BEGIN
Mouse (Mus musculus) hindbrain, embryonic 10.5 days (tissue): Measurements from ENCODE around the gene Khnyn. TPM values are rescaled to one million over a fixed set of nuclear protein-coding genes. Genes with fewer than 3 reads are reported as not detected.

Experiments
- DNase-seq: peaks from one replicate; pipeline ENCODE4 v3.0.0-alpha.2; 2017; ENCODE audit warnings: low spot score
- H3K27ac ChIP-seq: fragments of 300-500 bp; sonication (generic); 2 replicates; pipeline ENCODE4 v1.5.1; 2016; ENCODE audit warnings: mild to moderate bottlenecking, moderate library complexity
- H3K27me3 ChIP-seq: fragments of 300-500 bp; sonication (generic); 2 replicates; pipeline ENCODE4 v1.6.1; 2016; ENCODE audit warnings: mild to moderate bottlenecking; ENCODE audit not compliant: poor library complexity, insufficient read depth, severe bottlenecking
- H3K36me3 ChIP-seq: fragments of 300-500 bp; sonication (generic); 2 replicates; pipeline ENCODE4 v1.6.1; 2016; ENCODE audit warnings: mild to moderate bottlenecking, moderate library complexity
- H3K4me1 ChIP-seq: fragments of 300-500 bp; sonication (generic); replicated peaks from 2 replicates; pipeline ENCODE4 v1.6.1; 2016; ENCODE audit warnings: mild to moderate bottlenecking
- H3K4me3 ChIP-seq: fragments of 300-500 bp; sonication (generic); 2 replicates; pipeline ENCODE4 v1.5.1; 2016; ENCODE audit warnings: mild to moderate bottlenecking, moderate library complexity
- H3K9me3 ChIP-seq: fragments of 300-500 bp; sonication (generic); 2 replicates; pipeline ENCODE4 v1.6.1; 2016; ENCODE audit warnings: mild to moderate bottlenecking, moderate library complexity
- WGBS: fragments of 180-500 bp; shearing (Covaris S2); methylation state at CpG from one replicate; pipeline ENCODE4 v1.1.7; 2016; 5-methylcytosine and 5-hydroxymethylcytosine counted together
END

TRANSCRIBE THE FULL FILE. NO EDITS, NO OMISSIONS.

Mouse (Mus musculus) hindbrain, embryonic 10.5 days (tissue): Measurements from ENCODE around the gene Khnyn. TPM values are rescaled to one million over a fixed set of nuclear protein-coding genes. Genes with fewer than 3 reads are reported as not detected.

Experiments
- DNase-seq: peaks from one replicate; pipeline ENCODE4 v3.0.0-alpha.2; 2017; ENCODE audit warnings: low spot score
- H3K27ac ChIP-seq: fragments of 300-500 bp; sonication (generic); 2 replicates; pipeline ENCODE4 v1.5.1; 2016; ENCODE audit warnings: mild to moderate bottlenecking, moderate library complexity
- H3K27me3 ChIP-seq: fragments of 300-500 bp; sonication (generic); 2 replicates; pipeline ENCODE4 v1.6.1; 2016; ENCODE audit warnings: mild to moderate bottlenecking; ENCODE audit not compliant: poor library complexity, insufficient read depth, severe bottlenecking
- H3K36me3 ChIP-seq: fragments of 300-500 bp; sonication (generic); 2 replicates; pipeline ENCODE4 v1.6.1; 2016; ENCODE audit warnings: mild to moderate bottlenecking, moderate library complexity
- H3K4me1 ChIP-seq: fragments of 300-500 bp; sonication (generic); replicated peaks from 2 replicates; pipeline ENCODE4 v1.6.1; 2016; ENCODE audit warnings: mild to moderate bottlenecking
- H3K4me3 ChIP-seq: fragments of 300-500 bp; sonication (generic); 2 replicates; pipeline ENCODE4 v1.5.1; 2016; ENCODE audit warnings: mild to moderate bottlenecking, moderate library complexity
- H3K9me3 ChIP-seq: fragments of 300-500 bp; sonication (generic); 2 replicates; pipeline ENCODE4 v1.6.1; 2016; ENCODE audit warnings: mild to moderate bottlenecking, moderate library complexity
- WGBS: fragments of 180-500 bp; shearing (Covaris S2); methylation state at CpG from one replicate; pipeline ENCODE4 v1.1.7; 2016; 5-methylcytosine and 5-hydroxymethylcytosine counted together